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Students get a look at fall course schedule with fewer sections, bigger classes

Mahlia Schnek, a junior photography major works on a photography final in the student center on Thursday, April 18, 2024. Students prepare for the end of the semester and get ready for registration that begins early next week.

Students will begin to register on Monday, April 22 but were able to start viewing the Fall 2024 schedule this week.

Anticipating a lower enrollment of about 1,000 students next fall, the college cut 304 class sections for the next academic year. The cuts represent approximately five fewer sections per program, according to the college. 

Students received staggered registration times for next week based on how many credits they had earned. Registration was originally supposed to begin April 1, as the Chronicle previously reported, but was postponed so the schedule could be changed to address lower enrollment targets.

“I did notice that there weren’t that many offerings of different classes that I previously saw,” said Mahlia Schneck, a junior photography major.

The Chronicle compared courses in several different departments.

In Fall 2023, the course “Social Media and Digital Strategies” in the Communication Department offered 94 seats across four class sections. This Fall the class will have 90 seats across three sections.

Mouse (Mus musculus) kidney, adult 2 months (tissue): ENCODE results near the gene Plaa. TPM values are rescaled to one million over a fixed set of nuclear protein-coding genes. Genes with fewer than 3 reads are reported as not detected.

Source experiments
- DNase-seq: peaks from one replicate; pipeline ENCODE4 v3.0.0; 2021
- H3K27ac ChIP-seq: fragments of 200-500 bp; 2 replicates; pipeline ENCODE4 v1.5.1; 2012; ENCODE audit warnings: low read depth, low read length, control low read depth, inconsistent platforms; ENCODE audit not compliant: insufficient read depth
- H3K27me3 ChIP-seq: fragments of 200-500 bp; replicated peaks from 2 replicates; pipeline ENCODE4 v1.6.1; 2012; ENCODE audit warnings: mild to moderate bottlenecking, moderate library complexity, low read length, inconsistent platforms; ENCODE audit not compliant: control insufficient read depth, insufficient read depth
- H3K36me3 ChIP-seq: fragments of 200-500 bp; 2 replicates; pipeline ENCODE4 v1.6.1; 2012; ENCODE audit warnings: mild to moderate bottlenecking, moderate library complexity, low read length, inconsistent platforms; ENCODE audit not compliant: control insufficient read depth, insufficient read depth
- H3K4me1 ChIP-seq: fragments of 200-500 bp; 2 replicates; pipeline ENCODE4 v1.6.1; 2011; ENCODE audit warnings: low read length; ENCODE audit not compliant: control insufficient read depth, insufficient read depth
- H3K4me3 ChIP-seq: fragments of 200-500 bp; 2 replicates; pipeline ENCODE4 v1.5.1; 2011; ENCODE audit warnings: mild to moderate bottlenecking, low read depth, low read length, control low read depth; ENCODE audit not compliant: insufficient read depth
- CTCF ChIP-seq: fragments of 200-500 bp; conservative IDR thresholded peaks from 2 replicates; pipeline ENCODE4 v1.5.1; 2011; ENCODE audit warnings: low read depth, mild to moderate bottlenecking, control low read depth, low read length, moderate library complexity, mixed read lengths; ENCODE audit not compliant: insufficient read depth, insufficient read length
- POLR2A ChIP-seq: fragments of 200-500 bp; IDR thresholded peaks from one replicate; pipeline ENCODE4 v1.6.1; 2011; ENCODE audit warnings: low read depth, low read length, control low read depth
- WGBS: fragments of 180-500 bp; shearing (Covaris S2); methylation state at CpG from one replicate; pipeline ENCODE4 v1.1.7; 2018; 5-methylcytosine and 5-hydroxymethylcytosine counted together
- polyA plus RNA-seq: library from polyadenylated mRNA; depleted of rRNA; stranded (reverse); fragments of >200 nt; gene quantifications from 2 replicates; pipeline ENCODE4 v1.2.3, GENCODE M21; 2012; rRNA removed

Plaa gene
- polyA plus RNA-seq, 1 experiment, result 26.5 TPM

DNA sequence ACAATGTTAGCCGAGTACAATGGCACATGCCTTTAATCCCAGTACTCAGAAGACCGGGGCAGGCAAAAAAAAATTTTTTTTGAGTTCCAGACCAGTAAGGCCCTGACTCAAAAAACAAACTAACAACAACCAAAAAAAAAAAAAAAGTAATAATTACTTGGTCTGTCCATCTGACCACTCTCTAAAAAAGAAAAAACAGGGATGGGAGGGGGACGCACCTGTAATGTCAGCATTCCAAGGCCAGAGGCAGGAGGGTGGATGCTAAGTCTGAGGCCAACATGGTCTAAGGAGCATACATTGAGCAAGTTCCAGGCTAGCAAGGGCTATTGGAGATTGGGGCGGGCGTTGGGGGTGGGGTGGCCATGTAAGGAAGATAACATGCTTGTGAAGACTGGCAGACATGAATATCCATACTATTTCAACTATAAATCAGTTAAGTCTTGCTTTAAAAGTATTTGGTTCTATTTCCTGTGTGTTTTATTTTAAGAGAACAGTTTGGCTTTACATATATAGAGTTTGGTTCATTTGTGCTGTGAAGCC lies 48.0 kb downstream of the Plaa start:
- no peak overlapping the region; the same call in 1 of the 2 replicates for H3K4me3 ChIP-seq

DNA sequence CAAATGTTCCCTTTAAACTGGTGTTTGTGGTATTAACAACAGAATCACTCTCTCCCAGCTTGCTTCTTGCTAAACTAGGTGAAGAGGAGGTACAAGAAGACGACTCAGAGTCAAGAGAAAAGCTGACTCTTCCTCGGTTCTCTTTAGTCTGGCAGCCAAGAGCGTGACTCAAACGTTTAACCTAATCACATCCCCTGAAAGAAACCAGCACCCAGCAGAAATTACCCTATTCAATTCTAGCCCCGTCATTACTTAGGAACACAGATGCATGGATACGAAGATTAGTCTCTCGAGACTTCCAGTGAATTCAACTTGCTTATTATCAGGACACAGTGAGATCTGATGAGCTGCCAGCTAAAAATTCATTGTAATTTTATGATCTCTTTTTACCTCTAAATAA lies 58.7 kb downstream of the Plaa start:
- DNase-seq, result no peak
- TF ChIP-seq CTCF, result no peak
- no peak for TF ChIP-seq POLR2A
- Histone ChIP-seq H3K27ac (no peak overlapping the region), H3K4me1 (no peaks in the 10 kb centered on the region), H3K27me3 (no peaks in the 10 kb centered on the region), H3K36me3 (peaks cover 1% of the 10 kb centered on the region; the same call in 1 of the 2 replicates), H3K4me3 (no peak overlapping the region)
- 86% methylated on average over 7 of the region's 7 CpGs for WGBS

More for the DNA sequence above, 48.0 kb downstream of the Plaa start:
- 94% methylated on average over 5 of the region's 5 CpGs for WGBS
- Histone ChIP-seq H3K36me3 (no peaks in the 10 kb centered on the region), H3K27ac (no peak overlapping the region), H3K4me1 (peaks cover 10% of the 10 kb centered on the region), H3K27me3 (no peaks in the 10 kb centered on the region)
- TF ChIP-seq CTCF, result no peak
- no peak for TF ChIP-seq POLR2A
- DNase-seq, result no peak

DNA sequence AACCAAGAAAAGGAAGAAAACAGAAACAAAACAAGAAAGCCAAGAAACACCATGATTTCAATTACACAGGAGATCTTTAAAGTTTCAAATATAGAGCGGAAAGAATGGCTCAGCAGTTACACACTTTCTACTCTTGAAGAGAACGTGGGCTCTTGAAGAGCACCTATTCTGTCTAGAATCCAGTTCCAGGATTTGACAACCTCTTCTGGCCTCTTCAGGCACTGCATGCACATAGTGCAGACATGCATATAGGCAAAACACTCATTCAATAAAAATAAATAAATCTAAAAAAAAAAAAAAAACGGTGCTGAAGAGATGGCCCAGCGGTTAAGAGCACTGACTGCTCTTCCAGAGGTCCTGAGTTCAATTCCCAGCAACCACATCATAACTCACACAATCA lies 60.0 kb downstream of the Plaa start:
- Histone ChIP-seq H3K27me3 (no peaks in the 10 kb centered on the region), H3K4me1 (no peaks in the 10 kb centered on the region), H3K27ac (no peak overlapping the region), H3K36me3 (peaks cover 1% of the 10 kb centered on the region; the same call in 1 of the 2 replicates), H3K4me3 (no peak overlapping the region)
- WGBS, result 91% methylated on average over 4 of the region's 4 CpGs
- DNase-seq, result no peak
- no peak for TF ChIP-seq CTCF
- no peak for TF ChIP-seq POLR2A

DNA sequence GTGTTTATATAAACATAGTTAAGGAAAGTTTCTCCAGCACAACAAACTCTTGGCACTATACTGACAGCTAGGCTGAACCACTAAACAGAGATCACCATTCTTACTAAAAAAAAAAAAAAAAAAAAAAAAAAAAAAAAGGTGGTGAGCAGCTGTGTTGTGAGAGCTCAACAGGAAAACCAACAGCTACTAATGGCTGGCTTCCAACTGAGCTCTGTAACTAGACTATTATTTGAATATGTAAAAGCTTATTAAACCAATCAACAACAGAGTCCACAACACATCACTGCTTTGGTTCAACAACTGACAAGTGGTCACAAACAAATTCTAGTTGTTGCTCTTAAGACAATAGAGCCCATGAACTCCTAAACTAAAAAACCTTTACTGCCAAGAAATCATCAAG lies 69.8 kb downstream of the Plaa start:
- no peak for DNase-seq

The  Art | Design Department is only offering one section of “Publication Design” in Fall 2024, with a course cap of 20 students. In Fall 2023, it offered two sections, with 20 seats each. In Fall 2024, there also is one less section of “Programming I” than there was in Fall 2023.

Since she will be a senior in the fall, Schneck has a priority for registration and will have a better chance at getting the classes she wants before they are full.

“I am worried for other people especially because there are so many limited offerings for classes,” she said.

Not every course was affected by course caps being increased or fewer sections being offered. In the Photography Department, “Principles of Light” had four sections in Fall 2023 with the course cap at 14. The same is being offered for Fall 2024.

Sophomore film and television major Dorian Rogers said he is worried about going into registration because last semester, he wasn’t able to enroll in some of the required classes that were full by the time he was able to register.

“I haven’t taken some of those important classes for that reason, so it’s kind of frustrating going into my junior year and not really knowing if I’ll be able to take those classes until way later.”

In the Cinema and Television Arts department, the course “Editing I” has five sections for Fall 2024 compared to six sections in Fall 2023. The course caps were also increased from 14 seats per section to 20.

In an email to faculty and staff on Thursday, April 18, Senior Vice President and Provost Marcella David said students should have confidence in the schedule.